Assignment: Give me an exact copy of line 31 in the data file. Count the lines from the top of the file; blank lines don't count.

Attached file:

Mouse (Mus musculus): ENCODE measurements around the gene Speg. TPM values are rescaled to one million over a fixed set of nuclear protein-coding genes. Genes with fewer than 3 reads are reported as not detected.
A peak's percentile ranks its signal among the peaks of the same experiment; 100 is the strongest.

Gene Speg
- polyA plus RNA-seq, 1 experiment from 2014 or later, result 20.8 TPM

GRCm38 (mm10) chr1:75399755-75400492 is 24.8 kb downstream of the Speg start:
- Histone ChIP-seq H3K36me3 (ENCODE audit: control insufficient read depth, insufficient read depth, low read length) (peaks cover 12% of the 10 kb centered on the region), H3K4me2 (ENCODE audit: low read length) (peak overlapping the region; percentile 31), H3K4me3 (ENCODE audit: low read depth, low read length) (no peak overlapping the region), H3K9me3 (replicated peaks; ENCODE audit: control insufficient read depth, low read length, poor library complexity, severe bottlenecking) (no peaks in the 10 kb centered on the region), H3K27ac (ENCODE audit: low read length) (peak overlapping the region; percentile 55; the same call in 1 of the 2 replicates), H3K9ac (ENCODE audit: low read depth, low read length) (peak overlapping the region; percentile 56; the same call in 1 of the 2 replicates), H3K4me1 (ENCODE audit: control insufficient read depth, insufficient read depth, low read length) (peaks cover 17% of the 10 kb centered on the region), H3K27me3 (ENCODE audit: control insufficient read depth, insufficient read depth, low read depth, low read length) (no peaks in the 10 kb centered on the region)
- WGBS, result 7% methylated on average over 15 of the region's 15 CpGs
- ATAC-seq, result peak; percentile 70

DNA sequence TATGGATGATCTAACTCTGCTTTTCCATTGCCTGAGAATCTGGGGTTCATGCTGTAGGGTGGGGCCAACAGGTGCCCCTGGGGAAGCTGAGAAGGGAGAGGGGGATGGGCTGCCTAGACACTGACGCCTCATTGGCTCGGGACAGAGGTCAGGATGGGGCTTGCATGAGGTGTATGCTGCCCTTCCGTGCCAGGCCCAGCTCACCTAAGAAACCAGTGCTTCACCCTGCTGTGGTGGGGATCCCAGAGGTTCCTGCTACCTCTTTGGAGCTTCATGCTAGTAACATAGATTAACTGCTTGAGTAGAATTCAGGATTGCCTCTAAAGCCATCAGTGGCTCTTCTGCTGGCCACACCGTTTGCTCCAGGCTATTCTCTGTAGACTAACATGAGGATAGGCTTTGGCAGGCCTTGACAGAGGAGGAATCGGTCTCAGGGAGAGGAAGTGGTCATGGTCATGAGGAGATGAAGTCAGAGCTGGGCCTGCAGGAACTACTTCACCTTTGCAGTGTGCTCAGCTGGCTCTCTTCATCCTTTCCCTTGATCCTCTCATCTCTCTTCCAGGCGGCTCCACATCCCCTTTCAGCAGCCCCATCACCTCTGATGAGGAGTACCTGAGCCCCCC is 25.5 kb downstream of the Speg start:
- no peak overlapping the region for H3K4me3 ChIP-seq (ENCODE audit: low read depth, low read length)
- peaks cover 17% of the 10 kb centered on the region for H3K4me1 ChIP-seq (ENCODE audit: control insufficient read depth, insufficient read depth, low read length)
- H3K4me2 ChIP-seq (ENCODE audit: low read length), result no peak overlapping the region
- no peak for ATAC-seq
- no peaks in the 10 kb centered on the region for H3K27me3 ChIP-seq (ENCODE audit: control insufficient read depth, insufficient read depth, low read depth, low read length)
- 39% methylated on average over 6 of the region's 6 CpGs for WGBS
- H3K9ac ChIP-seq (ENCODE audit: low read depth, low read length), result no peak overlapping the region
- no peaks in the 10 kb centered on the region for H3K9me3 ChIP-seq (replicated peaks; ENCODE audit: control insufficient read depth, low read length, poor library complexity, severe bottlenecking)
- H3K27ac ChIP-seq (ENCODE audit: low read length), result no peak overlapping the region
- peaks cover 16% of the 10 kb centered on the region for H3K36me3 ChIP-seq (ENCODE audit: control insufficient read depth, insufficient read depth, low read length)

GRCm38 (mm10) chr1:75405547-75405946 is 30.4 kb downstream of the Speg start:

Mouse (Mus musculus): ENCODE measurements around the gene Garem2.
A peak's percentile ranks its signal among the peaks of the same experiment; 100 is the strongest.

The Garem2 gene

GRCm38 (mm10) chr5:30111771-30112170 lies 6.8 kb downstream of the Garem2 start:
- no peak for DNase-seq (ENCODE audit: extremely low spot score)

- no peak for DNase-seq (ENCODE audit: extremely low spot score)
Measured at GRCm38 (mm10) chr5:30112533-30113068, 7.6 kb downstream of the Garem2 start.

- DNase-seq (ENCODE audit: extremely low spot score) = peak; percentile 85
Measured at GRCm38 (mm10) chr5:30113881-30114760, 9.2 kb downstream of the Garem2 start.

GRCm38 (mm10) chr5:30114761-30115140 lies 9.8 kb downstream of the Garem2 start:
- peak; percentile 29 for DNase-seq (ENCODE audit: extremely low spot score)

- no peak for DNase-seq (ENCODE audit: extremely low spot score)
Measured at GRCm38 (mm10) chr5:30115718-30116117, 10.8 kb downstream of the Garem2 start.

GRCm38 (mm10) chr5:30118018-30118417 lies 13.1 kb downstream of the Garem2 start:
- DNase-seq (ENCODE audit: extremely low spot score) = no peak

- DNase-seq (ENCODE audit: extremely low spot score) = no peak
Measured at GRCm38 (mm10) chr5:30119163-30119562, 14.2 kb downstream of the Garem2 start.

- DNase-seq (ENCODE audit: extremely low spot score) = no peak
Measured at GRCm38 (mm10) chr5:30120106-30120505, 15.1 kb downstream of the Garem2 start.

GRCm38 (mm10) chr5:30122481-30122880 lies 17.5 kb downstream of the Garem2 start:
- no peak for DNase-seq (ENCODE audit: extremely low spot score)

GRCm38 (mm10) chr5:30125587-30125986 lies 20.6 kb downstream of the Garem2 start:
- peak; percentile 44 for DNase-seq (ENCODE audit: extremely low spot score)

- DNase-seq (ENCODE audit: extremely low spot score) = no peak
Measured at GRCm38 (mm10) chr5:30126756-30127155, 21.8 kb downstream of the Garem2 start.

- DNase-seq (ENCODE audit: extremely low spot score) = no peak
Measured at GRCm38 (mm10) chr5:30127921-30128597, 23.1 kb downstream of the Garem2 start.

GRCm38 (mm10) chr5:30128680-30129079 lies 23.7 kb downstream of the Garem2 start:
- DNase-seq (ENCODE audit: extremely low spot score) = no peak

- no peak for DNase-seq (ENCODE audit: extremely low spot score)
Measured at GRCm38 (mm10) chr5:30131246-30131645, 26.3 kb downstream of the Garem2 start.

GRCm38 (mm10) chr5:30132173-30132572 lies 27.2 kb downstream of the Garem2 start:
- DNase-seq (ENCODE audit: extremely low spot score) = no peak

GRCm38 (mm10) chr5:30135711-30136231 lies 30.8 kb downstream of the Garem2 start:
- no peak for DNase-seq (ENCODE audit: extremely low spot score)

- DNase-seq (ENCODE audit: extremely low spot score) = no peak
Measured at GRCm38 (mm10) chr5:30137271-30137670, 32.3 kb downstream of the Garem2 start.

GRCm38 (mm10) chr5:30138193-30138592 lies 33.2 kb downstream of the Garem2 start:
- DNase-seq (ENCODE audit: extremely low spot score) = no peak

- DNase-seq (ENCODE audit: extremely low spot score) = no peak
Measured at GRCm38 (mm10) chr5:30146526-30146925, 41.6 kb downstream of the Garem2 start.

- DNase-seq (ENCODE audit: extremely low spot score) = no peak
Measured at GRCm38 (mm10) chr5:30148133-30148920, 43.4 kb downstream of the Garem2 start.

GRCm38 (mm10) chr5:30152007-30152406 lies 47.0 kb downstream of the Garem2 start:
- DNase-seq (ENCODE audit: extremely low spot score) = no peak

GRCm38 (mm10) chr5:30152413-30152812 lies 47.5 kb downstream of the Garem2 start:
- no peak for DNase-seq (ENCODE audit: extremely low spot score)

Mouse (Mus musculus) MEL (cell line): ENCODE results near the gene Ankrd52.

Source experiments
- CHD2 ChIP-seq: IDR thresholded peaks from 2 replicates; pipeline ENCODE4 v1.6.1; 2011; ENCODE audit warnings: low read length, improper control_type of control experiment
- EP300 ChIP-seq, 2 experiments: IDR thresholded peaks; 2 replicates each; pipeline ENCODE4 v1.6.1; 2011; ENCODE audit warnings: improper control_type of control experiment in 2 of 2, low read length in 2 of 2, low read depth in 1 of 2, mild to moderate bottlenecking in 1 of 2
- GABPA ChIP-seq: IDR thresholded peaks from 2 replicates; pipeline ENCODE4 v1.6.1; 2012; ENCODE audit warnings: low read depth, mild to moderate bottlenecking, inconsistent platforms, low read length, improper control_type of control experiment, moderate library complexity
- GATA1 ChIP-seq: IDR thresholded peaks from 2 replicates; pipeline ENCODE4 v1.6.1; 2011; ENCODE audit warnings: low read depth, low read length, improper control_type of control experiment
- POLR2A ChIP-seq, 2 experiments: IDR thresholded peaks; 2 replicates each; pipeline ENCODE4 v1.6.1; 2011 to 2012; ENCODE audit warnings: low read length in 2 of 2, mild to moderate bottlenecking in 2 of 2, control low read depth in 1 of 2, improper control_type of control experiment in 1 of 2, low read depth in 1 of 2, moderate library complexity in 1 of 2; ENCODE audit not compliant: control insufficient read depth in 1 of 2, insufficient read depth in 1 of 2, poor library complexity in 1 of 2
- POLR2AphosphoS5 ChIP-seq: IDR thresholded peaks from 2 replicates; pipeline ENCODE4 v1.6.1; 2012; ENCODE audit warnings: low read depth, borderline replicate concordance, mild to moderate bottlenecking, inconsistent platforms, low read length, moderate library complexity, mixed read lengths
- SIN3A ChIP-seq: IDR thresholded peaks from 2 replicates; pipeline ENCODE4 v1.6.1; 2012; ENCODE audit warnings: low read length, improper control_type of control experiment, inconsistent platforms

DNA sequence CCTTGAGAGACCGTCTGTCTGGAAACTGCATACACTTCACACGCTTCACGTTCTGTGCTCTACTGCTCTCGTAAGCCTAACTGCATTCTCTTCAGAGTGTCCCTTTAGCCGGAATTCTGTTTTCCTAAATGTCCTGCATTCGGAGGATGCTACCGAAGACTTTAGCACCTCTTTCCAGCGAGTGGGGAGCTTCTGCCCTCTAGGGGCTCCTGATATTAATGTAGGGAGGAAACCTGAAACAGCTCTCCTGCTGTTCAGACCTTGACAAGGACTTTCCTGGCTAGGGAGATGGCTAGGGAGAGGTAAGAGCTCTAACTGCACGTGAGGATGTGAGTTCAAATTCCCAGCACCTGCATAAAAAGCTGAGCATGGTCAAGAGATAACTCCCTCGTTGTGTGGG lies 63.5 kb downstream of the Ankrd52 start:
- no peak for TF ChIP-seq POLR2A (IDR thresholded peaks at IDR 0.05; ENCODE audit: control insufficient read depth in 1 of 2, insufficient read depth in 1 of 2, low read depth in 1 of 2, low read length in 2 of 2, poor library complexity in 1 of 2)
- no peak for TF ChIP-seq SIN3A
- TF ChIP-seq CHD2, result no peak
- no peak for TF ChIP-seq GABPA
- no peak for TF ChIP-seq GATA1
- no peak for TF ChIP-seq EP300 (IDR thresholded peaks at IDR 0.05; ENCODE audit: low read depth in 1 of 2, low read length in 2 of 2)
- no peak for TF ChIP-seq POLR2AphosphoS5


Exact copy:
- peak; percentile 29 for DNase-seq (ENCODE audit: extremely low spot score)